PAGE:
Our own thinking forged by the plot twists in our lives,
And our own place in God’s Word.

Are we willing to examine our own POV and work toward a greater understanding of someone else’s to enrich our writing? Because that propels the craft of writing from an agenda-based activity to a culture-changing art.

Writing that meets the hearts of many requires an understanding of many. 

May we challenge ourselves and one another to examine our own point of view, heal from our past hurts, and write with a purpose greater than our own emotions.

The Most Important POV for a Writer - @JoshuaJMasters on @EdieMelson (Click to Tweet)

Joshua J. Masters is a pastor, author, and speaker. He’s been featured on CBN Television, HIS Radio, and the Light Radio Network. Josh is the author of American Psalms: Prayers for the Christian Patriot and is a contributing author for Feed Your Soul,  Refresh Bible Study Magazine, and One Christian Voice. Josh has also worked as an actor and crew member in the film industry (SAG/AFTRA) and continues to have a passion for film. He lives with his wife, Gina, and Franklin the Pup outside Greenville, South Carolina where he serves as a speaking and care pastor.

Josh would love to connect with you on his website, or engage with you on FacebookTwitterInstagram, or Goodreads.


  1. Well said Pastor Joshua. Great reminder to "check ourselves" and evaluate our POV before sharing it with others. As my grandfather used to say, "Sometimes, it's better to say nothing." Thanks for sharing your perspective with us sir. I like your "Pain on View" thoughts.

    1. Thank you, JD. I appreciate your encouragement. It sounds like your grandfather was a smart man.

  2. Wow. Some great points to consider...

    1. Thank you, Jennifer. I'm grateful you took the time to comment.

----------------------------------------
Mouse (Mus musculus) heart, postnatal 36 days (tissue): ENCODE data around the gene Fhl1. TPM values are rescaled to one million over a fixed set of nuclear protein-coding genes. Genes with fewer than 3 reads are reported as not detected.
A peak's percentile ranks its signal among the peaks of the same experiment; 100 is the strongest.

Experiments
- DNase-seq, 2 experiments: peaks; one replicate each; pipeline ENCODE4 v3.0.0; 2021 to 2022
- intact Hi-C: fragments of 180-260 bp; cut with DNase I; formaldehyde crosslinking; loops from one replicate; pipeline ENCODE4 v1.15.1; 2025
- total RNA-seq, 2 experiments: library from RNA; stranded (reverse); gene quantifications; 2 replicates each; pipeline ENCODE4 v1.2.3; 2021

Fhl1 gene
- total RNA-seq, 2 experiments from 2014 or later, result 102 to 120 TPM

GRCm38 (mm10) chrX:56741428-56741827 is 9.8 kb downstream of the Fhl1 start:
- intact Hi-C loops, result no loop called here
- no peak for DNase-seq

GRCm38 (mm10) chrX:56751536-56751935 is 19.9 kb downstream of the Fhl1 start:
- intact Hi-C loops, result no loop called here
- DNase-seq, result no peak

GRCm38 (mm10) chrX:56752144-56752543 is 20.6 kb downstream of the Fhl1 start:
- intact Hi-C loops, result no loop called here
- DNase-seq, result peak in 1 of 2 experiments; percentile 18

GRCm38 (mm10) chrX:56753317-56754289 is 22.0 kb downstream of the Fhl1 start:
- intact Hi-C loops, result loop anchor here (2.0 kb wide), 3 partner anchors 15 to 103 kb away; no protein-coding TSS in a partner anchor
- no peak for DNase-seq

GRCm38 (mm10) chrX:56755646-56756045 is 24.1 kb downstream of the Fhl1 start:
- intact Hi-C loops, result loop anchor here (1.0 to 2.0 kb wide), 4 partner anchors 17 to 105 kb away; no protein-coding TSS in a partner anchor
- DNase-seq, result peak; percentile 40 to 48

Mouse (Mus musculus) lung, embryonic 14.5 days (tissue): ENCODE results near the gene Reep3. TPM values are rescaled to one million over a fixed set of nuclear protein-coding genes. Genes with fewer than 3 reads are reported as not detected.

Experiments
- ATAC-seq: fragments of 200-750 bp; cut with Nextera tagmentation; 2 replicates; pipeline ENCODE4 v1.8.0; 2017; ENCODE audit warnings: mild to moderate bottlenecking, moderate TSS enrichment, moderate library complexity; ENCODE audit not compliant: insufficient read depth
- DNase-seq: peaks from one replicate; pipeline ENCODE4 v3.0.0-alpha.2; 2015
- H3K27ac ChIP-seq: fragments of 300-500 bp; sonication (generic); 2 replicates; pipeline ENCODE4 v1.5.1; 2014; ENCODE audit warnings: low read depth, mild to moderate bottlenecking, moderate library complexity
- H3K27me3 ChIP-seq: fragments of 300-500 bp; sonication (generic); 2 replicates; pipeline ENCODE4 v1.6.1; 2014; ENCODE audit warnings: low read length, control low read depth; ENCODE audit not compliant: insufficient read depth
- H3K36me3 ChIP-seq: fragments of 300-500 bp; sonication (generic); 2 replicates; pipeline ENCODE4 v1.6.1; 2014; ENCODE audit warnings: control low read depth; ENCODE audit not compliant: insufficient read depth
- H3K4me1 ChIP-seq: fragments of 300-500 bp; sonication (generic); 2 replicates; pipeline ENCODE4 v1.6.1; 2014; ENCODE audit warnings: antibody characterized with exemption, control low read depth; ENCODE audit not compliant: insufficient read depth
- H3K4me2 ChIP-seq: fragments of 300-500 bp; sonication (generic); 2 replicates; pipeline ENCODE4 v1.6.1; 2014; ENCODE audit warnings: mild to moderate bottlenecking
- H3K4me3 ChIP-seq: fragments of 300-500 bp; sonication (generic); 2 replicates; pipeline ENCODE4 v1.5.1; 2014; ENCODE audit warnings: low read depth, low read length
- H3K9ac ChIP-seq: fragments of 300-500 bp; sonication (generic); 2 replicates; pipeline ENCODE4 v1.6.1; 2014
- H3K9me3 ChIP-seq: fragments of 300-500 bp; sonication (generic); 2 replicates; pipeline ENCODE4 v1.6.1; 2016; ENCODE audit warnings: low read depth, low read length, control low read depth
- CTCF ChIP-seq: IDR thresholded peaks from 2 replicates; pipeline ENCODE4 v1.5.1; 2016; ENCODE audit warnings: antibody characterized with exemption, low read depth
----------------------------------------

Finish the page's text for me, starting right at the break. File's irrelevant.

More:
3. My first impression was as a kaleidoscope. Good words, kind sir.

  4. Great article about POV (always tricky) and our biases.
    Thank you, Joshua!

    1. You are welcome, Ingmar. Yes, POV is tricky from all angles, isn't it?

  5. Thanks for sharing this writing. A real eye opener and great words. I learn so much from these messages on The Write Conversation. I wish I had something to contribute, but I'm trying! Searching for my first blog.

    1. Diane, I'm so grateful to hear that this article encouraged you and that you've found The Write Conversation helpful. I pray the Lord will direct you to the writing ministry He has for you. There's lots of encouragement and wisdom on this site to help you seek what God would is calling you to. Blessings.

  6. Replies
    1. You are welcome, JPC. Thank you for visiting the post and commenting. It means a lot.

  7. "Agenda always deflates sincerity." Especially if the writer doesn't notice his or her hidden agenda. Good insight. Thanks for challenging me to pay attention to my deeper POV.

  8. Beautifully said. "People are screaming their opinions through worn keyboards with rash and unedited thoughts—many of which need editing, both in their attitude and grammar." Amen!! "Know your place in God's Word" The only place you cannot go wrong. Thank you for sharing.